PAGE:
Firm says it can build 1,000 a year for developers, investors and registered providers

Modular housebuilder Ilke has launched a design for a house which it claims has net zero emissions.

The firm, which has just benefited from a further £30m loan from housing quango Homes England, said residents in its new Ilke Zero product would pay no energy bills.

Ilke said it had already trialled the house type – which is powered by air source heat pumps and solar PV panels – on schemes in Gateshead, Newark, London and Newcastle, and was ready to build 1,000 of the homes a year.

The firm said the houses will currently be available to its customers – developers, investors and housing associations – at a premium to its regular modular homes. However, it said it was committed to ensuring parity of cost between the products by 2030.

Ilke Zero gte

The firm said the zero carbon performance was enabled by the superior fabric energy efficiency of the product, which is assembled at Ilke’s Knaresborough factory using robots. The house incorporates LED lighting, water-efficient fittings and mechanical ventilation, with power from solar panels and an air-source heat pump.

Ilke said it could guarantee that occupants of the homes will pay nothing for electricity and heating.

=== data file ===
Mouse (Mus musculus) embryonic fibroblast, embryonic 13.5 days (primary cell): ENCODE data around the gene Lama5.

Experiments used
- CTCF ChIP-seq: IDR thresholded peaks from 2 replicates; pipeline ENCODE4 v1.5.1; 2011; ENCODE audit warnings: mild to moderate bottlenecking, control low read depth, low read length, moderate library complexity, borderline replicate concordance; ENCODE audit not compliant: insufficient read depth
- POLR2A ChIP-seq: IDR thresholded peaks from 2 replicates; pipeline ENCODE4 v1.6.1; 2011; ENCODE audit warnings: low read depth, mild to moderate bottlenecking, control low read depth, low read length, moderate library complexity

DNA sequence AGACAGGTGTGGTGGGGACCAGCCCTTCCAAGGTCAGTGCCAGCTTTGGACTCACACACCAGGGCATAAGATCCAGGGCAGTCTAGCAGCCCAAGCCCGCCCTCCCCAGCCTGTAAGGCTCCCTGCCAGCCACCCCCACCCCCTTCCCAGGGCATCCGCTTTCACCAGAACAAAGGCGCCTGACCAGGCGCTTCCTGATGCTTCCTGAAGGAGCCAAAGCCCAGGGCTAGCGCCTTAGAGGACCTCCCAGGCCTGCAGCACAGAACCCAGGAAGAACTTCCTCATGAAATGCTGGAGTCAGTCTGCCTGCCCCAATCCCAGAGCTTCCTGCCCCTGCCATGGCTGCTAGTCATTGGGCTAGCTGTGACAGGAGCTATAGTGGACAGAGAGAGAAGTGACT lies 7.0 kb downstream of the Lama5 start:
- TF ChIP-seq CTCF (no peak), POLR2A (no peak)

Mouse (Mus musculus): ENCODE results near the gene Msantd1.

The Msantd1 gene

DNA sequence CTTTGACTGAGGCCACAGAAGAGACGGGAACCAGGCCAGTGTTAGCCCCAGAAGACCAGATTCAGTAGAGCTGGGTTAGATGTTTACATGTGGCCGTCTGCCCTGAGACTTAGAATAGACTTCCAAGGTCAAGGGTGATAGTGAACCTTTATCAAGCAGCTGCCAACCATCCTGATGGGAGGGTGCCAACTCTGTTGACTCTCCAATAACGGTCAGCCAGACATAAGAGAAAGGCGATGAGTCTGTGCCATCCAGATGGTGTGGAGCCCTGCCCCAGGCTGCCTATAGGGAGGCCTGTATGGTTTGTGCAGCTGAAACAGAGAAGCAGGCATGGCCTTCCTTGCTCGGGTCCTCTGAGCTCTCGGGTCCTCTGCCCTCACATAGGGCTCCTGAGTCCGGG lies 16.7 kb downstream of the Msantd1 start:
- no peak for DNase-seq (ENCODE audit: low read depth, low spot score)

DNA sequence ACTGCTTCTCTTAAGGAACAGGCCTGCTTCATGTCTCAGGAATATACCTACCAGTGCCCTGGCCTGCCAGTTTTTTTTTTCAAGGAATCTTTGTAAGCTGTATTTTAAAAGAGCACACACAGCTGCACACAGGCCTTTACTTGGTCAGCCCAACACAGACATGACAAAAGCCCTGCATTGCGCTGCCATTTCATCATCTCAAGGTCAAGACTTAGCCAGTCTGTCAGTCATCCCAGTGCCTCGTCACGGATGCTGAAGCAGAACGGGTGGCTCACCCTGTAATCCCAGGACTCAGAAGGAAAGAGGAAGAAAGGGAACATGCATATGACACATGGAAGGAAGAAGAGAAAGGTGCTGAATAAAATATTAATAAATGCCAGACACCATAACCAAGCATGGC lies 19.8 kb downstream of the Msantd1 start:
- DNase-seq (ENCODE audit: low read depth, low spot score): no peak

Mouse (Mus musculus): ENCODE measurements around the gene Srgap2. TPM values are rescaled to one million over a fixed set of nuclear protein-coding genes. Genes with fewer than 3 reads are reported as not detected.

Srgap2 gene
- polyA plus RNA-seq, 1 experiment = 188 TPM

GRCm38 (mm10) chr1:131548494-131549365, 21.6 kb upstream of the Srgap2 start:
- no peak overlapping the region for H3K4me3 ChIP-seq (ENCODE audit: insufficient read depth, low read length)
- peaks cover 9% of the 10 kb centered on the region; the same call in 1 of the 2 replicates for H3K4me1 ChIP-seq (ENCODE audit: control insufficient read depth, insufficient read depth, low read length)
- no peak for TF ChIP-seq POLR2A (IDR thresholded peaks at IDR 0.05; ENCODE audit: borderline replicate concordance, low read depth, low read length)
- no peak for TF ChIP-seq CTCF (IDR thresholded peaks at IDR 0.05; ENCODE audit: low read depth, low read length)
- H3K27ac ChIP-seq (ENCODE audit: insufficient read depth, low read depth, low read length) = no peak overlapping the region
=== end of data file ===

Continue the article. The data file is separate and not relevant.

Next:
Dave Sheridan, executive chairman at ilke Homes, said the firm wanted to replicate the successes seen with solar, wind and electric vehicle industries, which have seen huge reductions in prices in recent years.

“There’s a huge opportunity here to tackle fuel poverty while helping investors meet their green targets,” he said. ”But we need our supply chain and our partners to work with us. Driving down the cost depends on scale and, equally, we need to act now.”

Last week Housing Today revealed that Ilke had secured a £60m re-financing, including a £30m loan from Homes England and matching equity from a raft of other investors, designed to fuel its expansion. The re-financing valued the business at £200m, despite it reporting a loss of £35m in the year to March 2020 on revenues of just £12.7m.